It also wouldn’t take much for you to learn a few different bass lines in different genres just to see firsthand how they function. Mark Hoppus (best known from Blink 182) notably played two-string chords on his bass in a number of songs, creating a really interesting, ear-catching effect. As they were a three-piece band with just a single guitarist however, his bass-playing formed a more central function within the band’s sound, and was essentially mimicking a rhythm guitarist in those moments.
The piano can be really powerful when used correctly. It has, all by itself, a larger range than a 24-fret guitar and 6-string bass put together. Because a piano uses little hammers to strike the strings, it creates a rather different sound than the plucked or strummed guitar. It is therefore useful for adding both tonal flavor and greater breadth of pitch to your overall sound. You can play blocks chords, arpeggios, bass lines, riffs and solos on a piano, not to mention specific piano effects like glissandi, but you can’t effectively mimic the strumming of a guitar, and they’re obviously far less easily portable. This is why you see guitar bands without pianists, but almost never see bands with multiple pianists and no guitarists.
If you’re adding piano to your guitar song, it’s probably most effective if you focus on using it in ways that you can’t do better with a guitar. Coldplay is a good contemporary example of this. The arpeggio-riff from Clocks is easily done in octaves on the piano, creating this very spatial spinning sound, but it could not have been done nearly so effectively on guitars without multiple guitarists. Similarly, in The Scientist, the block chords create a different sort of “trudging along” effect that, again, wouldn’t have been as effective on a guitar. In short, you want to play to the instrument’s strengths.
One of the other ways the piano is chiefly used as filler is with keyboards and synthesizers, almost all of which are based on the piano keyboard. There are literally thousands of effects and sample libraries available, especially on the internet. Many are available for purchase, but there are still many available for free. Such sounds can mimic string-sections, haunted or spacey sounds, strange acoustic effects, you name it.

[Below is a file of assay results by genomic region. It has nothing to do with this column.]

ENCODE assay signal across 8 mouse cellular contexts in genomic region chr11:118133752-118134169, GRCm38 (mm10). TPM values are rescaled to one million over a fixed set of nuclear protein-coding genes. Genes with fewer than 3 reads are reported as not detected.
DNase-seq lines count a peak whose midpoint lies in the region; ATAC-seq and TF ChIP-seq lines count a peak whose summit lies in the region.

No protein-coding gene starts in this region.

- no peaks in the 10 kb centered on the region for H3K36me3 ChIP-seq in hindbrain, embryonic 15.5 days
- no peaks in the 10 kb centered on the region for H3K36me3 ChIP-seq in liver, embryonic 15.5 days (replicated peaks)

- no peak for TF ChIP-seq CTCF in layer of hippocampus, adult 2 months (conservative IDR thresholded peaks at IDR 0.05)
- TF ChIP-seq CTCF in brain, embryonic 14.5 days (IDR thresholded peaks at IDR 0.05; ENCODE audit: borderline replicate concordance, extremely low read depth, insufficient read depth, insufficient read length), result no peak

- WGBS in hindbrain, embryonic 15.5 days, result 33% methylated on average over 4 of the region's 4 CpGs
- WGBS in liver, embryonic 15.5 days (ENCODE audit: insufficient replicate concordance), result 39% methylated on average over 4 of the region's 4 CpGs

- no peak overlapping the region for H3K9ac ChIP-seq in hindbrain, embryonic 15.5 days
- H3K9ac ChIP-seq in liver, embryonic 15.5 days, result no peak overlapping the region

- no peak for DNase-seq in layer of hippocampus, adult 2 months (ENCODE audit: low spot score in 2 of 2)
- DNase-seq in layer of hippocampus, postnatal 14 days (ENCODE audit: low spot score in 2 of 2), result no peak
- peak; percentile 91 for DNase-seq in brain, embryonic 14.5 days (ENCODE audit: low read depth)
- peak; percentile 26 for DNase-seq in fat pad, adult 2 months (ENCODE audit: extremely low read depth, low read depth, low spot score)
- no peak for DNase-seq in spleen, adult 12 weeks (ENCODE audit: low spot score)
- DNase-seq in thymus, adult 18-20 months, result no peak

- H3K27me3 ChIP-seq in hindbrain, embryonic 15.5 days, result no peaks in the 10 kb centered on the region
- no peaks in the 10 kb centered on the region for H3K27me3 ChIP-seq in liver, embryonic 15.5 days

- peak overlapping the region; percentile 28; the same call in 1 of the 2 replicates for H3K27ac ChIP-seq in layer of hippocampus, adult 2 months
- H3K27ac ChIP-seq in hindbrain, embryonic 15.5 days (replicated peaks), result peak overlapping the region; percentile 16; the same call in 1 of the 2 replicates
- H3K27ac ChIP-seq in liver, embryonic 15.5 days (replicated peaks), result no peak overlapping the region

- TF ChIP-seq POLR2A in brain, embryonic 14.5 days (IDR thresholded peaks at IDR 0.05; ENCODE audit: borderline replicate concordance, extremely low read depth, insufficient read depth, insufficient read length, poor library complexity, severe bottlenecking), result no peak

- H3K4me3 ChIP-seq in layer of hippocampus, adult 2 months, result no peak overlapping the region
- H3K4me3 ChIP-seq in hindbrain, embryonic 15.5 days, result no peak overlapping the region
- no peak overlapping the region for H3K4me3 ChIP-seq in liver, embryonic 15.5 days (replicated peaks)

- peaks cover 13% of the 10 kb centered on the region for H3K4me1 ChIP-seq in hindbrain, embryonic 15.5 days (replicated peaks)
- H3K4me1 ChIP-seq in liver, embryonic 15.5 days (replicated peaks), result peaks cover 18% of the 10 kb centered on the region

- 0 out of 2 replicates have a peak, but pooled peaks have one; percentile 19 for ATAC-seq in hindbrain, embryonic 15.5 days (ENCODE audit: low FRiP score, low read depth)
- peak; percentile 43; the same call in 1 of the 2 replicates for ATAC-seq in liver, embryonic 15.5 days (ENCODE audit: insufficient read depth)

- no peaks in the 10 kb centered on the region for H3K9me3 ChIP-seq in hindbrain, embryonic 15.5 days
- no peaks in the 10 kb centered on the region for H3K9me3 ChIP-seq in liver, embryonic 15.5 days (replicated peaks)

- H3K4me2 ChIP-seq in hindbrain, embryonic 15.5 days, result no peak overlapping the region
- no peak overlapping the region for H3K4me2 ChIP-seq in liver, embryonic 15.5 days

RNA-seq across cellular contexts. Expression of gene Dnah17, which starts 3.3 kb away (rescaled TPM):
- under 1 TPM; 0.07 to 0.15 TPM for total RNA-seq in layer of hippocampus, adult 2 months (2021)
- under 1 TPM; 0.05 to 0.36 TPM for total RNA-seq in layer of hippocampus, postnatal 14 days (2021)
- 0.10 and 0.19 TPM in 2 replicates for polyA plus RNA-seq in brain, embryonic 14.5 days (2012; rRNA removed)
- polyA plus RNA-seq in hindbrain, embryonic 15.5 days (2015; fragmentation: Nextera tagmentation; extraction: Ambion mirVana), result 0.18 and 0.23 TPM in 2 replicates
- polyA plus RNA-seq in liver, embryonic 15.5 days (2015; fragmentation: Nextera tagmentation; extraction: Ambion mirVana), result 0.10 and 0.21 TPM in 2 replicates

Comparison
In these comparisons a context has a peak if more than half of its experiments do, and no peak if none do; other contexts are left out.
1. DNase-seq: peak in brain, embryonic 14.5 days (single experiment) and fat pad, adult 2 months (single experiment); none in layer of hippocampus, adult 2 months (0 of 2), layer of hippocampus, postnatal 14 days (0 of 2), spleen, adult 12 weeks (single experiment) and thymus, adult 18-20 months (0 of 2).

Drumming steps out of the world of guitars, pianos and bass and into more solely into the world of rhythm. Almost every recording program you can think of has drum kit plug-ins and midi libraries and it’s unbelievably easy to lay down a basic beat to your song without an actual drum kit on hand. Similarly, most drum libraries include a vast range of other percussive sounds like cowbell, triangle, woodblock, clave, washboard and shakers, that can really add a fun, distinct feel to your song.
Remember, the primary purpose of the drum kit is to be the central time-keeping and driving force for the song, solidifying the beat and any important accents for the other instruments to follow. It doesn’t need to be boring, but it certainly doesn’t need to be complicated either.
Last, but certainly not least, if acapella groups and looper pedals have taught us nothing else, it’s that the human voice is one of the most diverse instruments we have at our disposal. Not only can you layer harmonies over your main melody in a recording, but you can use your voice to create other effects, adding depth to your song. I don’t want to go in-depth into how to write harmony lines here, because that’s a big theory discussion and can be saved for another another article another day.
Obviously, there are a lot more instruments, and a lot more effects available in software, but part of the fun of music and collaborating between different instruments is experimenting with different sounds and learning a lot of this stuff as you go along. Hopefully, some of these ideas have at least given you a headstart, but ultimately, it’s up to you expanding yourself as a musician. And the more instruments and songs you learn and analyze, the more you can see a lot of these things yourself.